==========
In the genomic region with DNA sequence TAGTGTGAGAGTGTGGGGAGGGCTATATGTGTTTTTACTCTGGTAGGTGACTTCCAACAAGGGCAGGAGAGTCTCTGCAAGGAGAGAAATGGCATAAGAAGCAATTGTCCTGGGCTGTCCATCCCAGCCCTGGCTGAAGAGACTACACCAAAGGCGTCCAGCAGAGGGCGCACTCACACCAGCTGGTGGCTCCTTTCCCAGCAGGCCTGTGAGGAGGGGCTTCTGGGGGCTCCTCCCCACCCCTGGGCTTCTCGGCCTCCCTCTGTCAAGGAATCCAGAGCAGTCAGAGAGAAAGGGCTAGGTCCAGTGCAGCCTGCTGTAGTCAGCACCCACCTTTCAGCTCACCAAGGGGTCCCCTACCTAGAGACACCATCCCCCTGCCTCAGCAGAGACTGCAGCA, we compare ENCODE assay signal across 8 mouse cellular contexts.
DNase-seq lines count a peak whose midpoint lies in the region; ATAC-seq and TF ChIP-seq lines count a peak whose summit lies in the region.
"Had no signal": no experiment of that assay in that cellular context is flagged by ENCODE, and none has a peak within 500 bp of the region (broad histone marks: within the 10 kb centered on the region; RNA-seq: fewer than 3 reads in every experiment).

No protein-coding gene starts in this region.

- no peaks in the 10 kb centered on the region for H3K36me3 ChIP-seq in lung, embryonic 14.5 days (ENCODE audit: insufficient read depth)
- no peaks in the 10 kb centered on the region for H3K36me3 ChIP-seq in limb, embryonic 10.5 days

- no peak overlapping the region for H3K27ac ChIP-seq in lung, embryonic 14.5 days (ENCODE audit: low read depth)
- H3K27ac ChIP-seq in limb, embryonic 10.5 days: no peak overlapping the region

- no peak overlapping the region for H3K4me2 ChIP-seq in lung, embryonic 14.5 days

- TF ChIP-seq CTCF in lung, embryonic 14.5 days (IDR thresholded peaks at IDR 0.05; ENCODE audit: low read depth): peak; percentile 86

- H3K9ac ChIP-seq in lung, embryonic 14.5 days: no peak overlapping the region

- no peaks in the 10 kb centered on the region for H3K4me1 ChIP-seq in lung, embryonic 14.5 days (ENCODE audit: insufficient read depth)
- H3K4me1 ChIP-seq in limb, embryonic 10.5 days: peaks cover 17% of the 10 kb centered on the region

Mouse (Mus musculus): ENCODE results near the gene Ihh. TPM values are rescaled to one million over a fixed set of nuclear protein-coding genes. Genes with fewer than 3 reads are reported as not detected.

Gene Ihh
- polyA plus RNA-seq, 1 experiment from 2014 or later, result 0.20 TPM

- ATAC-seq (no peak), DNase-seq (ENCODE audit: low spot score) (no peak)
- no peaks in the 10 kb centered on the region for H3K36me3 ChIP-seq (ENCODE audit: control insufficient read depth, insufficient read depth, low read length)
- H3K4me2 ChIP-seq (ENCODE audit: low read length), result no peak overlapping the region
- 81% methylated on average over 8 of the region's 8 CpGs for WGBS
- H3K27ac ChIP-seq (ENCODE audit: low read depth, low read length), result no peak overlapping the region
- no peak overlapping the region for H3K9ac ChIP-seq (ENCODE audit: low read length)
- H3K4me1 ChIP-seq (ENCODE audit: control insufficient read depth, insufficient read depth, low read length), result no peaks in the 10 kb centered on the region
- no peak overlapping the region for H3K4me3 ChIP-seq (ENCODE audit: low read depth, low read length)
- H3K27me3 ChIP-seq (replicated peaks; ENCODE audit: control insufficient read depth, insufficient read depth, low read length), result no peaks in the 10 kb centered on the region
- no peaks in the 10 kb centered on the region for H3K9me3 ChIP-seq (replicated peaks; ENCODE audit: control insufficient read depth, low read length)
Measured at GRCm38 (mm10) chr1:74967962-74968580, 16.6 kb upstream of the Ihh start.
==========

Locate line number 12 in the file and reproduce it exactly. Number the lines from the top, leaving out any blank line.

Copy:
- no peaks in the 10 kb centered on the region for H3K4me1 ChIP-seq in lung, embryonic 14.5 days (ENCODE audit: insufficient read depth)